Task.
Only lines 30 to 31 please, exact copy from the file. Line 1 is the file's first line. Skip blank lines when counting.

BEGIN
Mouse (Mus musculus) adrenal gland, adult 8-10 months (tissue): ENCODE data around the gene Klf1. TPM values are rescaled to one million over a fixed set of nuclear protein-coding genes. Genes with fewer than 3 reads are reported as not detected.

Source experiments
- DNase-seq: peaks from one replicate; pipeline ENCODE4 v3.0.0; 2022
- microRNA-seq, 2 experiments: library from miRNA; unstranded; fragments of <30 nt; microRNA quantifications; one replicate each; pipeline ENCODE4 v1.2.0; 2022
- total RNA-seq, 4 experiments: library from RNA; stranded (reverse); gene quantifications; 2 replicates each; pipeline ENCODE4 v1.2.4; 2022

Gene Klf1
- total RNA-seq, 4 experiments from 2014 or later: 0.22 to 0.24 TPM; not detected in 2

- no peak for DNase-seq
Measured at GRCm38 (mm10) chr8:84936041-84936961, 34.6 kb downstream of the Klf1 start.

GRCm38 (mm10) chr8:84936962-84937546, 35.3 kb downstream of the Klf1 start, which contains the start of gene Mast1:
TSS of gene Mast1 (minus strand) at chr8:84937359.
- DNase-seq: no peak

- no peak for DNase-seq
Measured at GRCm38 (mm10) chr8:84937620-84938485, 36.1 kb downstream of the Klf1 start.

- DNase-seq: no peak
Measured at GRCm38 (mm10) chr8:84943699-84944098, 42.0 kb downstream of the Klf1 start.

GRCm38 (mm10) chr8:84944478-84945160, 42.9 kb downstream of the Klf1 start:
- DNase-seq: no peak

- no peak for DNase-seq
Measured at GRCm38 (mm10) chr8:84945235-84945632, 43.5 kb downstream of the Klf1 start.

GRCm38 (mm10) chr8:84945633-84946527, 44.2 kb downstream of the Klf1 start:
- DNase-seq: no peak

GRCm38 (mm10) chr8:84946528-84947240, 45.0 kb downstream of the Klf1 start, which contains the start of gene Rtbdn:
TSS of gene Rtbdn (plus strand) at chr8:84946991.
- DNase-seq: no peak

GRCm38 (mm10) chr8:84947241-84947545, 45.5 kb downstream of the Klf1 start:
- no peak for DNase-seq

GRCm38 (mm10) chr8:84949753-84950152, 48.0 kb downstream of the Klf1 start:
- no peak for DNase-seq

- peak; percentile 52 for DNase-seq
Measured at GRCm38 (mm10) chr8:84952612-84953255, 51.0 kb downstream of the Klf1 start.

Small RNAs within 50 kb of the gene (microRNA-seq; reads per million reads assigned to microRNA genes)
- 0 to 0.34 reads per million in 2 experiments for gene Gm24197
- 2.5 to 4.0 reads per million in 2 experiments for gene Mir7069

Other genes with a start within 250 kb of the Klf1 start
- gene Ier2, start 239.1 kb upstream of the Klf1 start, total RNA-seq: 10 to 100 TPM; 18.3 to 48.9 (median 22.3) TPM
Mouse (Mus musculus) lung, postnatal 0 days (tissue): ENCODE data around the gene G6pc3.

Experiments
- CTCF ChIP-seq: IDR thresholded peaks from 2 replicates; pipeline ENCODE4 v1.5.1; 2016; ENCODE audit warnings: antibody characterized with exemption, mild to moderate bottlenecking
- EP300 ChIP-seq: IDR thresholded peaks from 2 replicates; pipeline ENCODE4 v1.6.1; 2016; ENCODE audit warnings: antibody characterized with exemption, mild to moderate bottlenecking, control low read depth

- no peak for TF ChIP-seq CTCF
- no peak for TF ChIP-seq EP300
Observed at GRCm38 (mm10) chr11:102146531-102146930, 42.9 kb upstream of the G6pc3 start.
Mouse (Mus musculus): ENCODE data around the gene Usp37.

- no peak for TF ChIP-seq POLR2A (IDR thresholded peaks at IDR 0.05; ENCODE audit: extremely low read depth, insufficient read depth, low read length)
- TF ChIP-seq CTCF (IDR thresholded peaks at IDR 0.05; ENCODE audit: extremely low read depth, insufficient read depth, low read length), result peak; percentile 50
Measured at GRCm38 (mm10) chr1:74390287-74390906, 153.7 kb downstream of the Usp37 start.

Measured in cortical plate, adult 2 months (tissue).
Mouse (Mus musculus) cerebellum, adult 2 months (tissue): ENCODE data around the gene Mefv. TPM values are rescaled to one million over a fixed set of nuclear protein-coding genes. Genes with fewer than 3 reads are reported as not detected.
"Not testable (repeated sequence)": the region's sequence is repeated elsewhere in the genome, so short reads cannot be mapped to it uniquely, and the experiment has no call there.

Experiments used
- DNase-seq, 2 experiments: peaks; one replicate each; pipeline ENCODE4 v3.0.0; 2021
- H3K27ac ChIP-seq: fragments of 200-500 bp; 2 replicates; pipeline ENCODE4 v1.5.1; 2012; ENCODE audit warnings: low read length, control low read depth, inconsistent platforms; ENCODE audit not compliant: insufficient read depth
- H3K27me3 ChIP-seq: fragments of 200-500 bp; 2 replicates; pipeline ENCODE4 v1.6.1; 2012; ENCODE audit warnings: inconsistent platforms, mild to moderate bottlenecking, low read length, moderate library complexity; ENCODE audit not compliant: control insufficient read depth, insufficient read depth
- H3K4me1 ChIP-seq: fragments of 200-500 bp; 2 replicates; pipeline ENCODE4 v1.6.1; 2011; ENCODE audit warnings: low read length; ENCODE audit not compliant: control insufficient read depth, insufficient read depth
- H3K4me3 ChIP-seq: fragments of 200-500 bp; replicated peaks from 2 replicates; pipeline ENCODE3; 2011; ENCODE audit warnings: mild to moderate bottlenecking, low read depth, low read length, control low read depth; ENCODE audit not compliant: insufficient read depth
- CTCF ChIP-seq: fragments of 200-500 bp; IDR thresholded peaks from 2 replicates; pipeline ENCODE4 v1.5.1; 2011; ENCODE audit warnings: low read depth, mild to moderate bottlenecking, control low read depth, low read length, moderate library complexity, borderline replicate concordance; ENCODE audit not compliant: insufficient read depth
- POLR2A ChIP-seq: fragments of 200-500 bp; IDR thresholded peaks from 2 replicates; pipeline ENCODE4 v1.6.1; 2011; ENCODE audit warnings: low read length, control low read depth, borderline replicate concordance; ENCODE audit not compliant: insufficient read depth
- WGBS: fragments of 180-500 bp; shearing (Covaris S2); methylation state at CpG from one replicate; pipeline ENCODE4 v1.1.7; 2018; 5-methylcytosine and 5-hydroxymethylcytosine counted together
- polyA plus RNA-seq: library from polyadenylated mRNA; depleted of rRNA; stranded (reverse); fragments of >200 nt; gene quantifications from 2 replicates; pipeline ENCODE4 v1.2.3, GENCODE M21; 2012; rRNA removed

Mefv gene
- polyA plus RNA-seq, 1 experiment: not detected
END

- peak; percentile 52 for DNase-seq
Measured at GRCm38 (mm10) chr8:84952612-84953255, 51.0 kb downstream of the Klf1 start.